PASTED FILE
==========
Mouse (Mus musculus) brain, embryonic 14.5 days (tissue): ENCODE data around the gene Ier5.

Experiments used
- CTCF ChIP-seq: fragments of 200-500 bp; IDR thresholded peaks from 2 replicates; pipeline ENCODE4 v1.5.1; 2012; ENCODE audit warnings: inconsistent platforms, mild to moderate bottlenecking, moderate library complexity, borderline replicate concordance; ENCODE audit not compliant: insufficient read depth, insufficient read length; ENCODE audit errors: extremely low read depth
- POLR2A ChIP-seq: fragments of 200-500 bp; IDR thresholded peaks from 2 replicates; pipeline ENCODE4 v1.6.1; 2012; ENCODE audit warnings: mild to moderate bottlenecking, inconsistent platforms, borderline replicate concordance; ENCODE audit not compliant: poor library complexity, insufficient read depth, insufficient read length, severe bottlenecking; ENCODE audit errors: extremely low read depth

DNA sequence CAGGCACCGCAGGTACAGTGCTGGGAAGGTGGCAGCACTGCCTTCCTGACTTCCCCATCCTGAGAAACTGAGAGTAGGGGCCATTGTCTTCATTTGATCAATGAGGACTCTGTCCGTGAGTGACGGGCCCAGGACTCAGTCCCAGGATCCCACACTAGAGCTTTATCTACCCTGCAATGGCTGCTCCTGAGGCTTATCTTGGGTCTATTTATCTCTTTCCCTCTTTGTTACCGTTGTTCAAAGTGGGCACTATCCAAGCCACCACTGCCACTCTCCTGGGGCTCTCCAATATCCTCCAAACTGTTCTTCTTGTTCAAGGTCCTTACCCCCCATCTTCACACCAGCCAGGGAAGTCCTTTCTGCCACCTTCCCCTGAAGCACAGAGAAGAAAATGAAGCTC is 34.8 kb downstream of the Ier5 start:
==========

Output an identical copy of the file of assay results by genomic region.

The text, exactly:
Mouse (Mus musculus) brain, embryonic 14.5 days (tissue): ENCODE data around the gene Ier5.

Experiments used
- CTCF ChIP-seq: fragments of 200-500 bp; IDR thresholded peaks from 2 replicates; pipeline ENCODE4 v1.5.1; 2012; ENCODE audit warnings: inconsistent platforms, mild to moderate bottlenecking, moderate library complexity, borderline replicate concordance; ENCODE audit not compliant: insufficient read depth, insufficient read length; ENCODE audit errors: extremely low read depth
- POLR2A ChIP-seq: fragments of 200-500 bp; IDR thresholded peaks from 2 replicates; pipeline ENCODE4 v1.6.1; 2012; ENCODE audit warnings: mild to moderate bottlenecking, inconsistent platforms, borderline replicate concordance; ENCODE audit not compliant: poor library complexity, insufficient read depth, insufficient read length, severe bottlenecking; ENCODE audit errors: extremely low read depth

DNA sequence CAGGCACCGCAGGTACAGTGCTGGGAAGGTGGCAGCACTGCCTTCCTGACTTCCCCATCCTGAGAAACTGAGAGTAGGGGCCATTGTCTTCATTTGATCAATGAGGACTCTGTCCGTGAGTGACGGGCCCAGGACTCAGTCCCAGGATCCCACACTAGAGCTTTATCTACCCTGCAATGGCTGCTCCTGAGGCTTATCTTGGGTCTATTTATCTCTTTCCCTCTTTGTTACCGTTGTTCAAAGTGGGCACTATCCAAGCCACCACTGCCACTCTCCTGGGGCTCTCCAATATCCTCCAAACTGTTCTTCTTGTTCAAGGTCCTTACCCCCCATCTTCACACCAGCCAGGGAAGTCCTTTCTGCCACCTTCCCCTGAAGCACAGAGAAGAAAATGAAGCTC is 34.8 kb downstream of the Ier5 start: